a knife Then crimp with the tines of a fork. Repeat with remaining pasta
and filling until you have 36 ravioli. (To prevent sticking put ravioli,
as you make them, on a baking sheet sprinkled with cornmeal.) Bring a pot
with 4 quarts of water and 1 teaspoon salt to a boil over high heat. While
water heats, gently reheat cream sauce. Add ravioli to cooking water, stir
and cook, covered, about 3 or 4 minutes. All ravioli should rise to the
surface. Drain. Put half the cream sauce into the pasta pot over
medium-low heat and add the ravioli. Add remaining sauce and gently stir,
coating all the ravioli. Serve at once with more cheese passed at the
table. Serves 4.
Cooking Tip: Fresh lasagna sheets are now available in many places where
fresh pasta is sold. If the sheets you buy are larger than those indicated
in the recipe, reduce the total number of sheets needed to get 36 ravioli.
Baked Acorn Squash Rings
We wouldn't be at all surprised if the kids suddenly started eating squash
after this way of presenting it.
1 medium acorn squash, about 11/2 pounds each
1/3 cup maple syrup mixed with 2 tablespoons bourbon or rum
Kosher salt to taste
Preheat oven to 400 degrees. Trim ends of squash and cut each crosswise
into 4 rings of equal thickness (about 3/4-inch thick). Remove seeds and
stringy material. Put rings on a shallow baking pan. Add enough water to
come halfway up the sides of the rings. Bake about 30 minutes, turning
once, or until rings are just tender. Pour off any remaining water. Brush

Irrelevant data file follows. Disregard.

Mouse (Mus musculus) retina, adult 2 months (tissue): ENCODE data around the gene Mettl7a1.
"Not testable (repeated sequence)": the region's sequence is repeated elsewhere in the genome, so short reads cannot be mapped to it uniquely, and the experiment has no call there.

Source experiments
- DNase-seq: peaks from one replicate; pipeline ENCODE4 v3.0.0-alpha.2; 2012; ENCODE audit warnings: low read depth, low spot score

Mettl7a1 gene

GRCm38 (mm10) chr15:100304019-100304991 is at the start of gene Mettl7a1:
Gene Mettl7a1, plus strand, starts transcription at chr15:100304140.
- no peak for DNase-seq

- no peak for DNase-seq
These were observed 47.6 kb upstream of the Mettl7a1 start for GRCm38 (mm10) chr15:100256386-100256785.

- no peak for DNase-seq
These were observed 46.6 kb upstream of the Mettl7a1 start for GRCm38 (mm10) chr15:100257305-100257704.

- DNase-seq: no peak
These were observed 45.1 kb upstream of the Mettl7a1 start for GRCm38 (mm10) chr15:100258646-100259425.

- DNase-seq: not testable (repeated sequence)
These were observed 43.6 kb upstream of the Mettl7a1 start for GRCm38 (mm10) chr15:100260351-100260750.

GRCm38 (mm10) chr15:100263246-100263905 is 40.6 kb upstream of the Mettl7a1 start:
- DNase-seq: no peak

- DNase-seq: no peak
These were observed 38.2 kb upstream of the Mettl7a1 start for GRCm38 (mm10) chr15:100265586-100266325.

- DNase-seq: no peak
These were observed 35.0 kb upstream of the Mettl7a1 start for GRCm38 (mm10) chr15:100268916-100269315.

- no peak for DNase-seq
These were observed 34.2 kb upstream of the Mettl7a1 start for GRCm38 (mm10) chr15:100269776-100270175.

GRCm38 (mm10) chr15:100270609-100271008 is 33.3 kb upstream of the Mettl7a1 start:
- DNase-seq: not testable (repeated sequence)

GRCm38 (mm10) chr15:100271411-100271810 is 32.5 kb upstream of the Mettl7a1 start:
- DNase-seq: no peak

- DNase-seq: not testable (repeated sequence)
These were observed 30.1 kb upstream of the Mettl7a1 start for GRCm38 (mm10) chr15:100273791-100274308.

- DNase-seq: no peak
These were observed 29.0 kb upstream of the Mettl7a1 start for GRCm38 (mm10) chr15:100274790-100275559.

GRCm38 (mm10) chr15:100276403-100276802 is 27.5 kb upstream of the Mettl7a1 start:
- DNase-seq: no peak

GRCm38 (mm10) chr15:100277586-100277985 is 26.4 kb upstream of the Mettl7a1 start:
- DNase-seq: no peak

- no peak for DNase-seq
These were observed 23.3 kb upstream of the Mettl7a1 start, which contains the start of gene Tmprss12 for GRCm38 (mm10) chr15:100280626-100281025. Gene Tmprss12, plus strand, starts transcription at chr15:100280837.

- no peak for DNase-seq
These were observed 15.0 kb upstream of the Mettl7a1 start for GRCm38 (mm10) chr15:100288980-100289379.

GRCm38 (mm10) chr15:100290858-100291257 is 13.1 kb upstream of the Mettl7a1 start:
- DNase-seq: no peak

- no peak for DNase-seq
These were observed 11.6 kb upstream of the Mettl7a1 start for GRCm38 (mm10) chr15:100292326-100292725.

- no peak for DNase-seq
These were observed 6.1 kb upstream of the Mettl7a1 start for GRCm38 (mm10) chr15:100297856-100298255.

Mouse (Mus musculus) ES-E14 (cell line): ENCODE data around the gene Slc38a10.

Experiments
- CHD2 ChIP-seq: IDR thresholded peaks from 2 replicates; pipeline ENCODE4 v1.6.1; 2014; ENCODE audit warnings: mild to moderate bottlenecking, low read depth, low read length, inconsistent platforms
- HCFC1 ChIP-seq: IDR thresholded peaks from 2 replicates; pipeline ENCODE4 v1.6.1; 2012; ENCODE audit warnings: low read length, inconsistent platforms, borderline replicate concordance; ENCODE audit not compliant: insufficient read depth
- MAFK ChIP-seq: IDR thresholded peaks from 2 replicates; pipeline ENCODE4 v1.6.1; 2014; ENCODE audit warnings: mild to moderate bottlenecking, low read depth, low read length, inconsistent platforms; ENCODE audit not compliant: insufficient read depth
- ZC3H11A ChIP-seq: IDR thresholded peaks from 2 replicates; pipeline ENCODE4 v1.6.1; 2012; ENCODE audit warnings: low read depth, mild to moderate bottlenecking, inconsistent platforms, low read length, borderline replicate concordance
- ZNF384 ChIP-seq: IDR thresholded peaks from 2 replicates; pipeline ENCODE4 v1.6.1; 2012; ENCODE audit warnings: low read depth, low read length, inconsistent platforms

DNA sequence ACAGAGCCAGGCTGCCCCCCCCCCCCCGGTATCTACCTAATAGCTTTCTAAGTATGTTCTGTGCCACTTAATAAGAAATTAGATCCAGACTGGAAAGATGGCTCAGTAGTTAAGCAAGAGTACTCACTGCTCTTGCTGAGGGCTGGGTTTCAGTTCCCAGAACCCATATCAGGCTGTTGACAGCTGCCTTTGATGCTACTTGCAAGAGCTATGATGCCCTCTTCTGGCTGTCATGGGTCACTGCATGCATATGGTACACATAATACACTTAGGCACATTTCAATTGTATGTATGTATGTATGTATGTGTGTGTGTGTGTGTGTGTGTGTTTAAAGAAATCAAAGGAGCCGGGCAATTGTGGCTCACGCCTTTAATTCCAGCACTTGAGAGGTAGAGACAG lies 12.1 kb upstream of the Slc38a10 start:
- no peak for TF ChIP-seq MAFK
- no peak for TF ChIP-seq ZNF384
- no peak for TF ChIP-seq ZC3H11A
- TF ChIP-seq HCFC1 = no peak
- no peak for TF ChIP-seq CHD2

one side with maple syrup mixture and season with salt. Bake 5 minutes.
Repeat on the other side. Serves 4.
Cooking Tip: we like to eat the skin and all with this dish. You may want
to cook it a little longer if you plan on doing that yourself. Also, wash
the skin well before cutting the rings.
Pumpkin may seem like an all-American vegetable, but the Italians do
wondrous things with it as well as other winter squash, all of which they
call zucca. (They also do some interesting things with turkey, but that's
About 7 to 8 cups chicken stock
1 tablespoon butter
1 small onion, finely chopped
2 cups Arborio rice
1 1/2 cups cooked butternut, acorn or cooked winter squash, cut in
6 sage leaves, minced
Salt and freshly ground white pepper
1/2 cup grated Parmesan cheese
4 sage leaves for garnish
Heat stock to a bare simmer in a saucepan. Heat butter in a large, heavy
bottom saucepan next to it on the stove. Add onion to the butter and sauté
over medium heat until it turns translucent. Add rice, stir and add 11/2
cups of stock. When the rice has absorbed most of the liquid. Add another
11/2 cups stock. Add another 11/2 cups in the same fashion along with the
minced sage and squash. Add another 11/2 cups stock, salt and pepper to
taste. After most of the stock has been absorbed, taste rice. It should be
firm but tender. If too firm, add some or all of the remaining stock,
again tasting to discover when it is just right. Leave the risotto a
little runny before you add the cheese so it will have a nice creamy
texture. Dish into soup plates and stick a sage leaf in the middle of each
plate. Serve immediately. Serves 4 as a main course, 6 as an appetizer.
Cooking Tip: The old rule of thumb used to be that to make authentic
risotto you had to add only small amounts of liquid to rice and stir
constantly. But you can get away with less stirring and larger amounts of
liquid for each addition.
Gingered Winter Squash with Pecans and Cranberries
Adapted from The Classic Zucchini Cookbook by Nancy C. Ralston, Marynor
Jordan, and Andrea Chesman A tasty and beautiful choice for the holidays,
this recipe uses squash, some of the finest produce of the winter season -
naturally sweet and packed with nutrients - in a dish that adds unexpected
zest to a traditional favorite.
Guests will appreciate the festive presentation, studded with jewel-like
cranberries and crystallized ginger.
1 1/2 to 2 pounds butternut squash
3 - 4 tablespoons butter, melted
2 tablespoons pure maple syrup